Hackett Makes His Own Postapocalyptic Currency [Video]

When civilization collapses, this hand-built coin press could mint money to buy goats, grain, or even a spouse
Popular Science's intrepid DIY contributor Hackett designed a coin mint using materials that might be available after the apocalypse. You can watch a video of his process and read what he has to say about it here. Ray Lego

Money makes the world run—but without a stable government, paper bills will be little more than fire starters, and coins chips of cheap metal. Bartering is inconvenient: If I desperately want the cat food you’ve stockpiled, but you have no need for the fine moonshine I can produce, it will take multiple trades to satisfy us both. A more efficient solution would be to mint a new currency.

Coins are manufactured by squeezing a disk of soft metal, or planchet, between two harder dies—typically cylinders with images cut into their faces. Given enough energy, the planchet briefly acts like a liquid, flowing into the nooks and crannies of the dies. I chose to mint my coins out of copper, which can be reused to make electrical parts, giving them real-world value. For the dies, I used saltwater and a battery to etch patterns into two hydraulic pistons. Then came the hard part.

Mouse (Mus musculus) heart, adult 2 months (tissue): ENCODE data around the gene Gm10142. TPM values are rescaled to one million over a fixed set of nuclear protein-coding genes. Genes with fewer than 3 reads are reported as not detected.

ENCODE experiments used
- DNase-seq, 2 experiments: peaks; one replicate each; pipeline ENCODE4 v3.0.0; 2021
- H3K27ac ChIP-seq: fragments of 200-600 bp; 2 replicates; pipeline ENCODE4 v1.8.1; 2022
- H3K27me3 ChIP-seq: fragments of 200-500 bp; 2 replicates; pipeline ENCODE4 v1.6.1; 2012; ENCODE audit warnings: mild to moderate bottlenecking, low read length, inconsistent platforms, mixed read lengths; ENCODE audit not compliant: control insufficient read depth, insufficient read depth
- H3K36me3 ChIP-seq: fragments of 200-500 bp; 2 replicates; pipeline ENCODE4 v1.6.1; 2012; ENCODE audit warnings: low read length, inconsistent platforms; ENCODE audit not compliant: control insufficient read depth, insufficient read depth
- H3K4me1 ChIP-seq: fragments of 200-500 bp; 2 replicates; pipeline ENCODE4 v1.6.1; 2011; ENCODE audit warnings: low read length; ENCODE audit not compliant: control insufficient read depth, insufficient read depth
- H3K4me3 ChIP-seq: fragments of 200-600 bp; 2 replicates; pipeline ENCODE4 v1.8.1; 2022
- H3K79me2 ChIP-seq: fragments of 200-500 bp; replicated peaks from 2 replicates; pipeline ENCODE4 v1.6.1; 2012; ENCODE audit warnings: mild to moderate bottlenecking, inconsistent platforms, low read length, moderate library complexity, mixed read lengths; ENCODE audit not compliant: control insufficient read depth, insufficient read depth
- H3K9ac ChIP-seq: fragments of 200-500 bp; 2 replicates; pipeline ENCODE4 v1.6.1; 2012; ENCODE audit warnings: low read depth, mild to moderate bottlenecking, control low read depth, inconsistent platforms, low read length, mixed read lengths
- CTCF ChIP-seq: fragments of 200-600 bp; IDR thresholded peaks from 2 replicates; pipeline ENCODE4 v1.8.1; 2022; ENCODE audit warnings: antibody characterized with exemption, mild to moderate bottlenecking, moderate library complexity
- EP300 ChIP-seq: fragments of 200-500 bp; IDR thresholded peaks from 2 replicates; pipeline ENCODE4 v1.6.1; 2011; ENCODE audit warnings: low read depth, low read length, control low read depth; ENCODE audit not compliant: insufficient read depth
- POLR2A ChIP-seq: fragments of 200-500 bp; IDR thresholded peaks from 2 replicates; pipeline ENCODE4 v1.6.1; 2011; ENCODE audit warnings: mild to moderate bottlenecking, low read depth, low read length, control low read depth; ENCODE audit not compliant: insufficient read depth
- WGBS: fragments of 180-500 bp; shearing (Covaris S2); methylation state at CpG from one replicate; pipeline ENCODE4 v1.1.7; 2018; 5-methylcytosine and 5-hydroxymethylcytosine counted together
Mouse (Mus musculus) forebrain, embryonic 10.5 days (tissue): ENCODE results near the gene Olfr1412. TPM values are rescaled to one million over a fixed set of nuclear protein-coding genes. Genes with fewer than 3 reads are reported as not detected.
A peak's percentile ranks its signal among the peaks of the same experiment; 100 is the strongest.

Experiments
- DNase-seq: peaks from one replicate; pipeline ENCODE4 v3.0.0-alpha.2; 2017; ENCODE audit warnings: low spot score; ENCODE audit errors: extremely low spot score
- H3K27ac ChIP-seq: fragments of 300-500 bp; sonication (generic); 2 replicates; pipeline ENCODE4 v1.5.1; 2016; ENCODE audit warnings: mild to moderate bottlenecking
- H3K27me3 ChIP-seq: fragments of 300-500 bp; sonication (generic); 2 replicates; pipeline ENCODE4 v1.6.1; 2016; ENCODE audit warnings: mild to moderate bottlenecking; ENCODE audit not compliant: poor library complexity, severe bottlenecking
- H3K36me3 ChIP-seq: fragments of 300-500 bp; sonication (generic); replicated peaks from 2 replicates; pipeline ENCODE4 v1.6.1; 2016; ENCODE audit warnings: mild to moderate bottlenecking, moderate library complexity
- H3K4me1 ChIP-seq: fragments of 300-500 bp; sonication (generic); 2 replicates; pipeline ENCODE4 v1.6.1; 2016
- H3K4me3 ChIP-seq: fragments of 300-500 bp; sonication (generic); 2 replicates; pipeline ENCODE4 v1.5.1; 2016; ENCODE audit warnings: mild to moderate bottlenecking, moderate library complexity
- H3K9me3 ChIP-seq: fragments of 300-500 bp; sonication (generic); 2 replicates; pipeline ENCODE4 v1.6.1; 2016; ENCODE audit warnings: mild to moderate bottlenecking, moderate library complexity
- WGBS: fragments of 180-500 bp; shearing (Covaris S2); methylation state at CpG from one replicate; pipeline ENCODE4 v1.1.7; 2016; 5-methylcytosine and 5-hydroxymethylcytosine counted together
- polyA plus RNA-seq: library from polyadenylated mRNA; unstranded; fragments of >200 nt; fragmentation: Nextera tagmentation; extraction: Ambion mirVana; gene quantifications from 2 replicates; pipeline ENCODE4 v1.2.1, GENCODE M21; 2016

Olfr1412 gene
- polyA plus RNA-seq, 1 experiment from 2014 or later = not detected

original Hackettcoin
The Original Hackettcoin Ray Lego

The pressure needed to mint coins is tremendous. When I tried to use a hydraulic cylinder, the copper didn’t even dent. Only the traditional method—whacking the dies with a hammer—gave me legible currency. But a human arm inflicts inconsistent blows. I decided to create a more reliable and powerful hammer: a 144-pound chunk of scrap metal dropped from the top of a steel frame. Using a car battery welder [see “Rebuild,” July 2014], I fused I-beams into a scaffold; a triangular assembly holds the dies and planchet in alignment at the base.

When it’s time to mint, pulleys help me hoist the hammer to the top of the frame. From there, it drops about five feet and hits a striker made from a bolt, delivering more than 100 tons of impact force to the planchet. Vertical guides made from a couple lengths of sprinkler pipe prevent the scrap metal from bouncing around after impact. Now I just need an assistant to help churn out currency—I’ll pay in Hackettcoin.

Hackett is Popular Science’s intrepid DIY ?columnist.

This article was originally published in the November 2014 issue of Popular Science under the title, “Behold! Copper Coins I Minted For Postapocalyptic Currency.”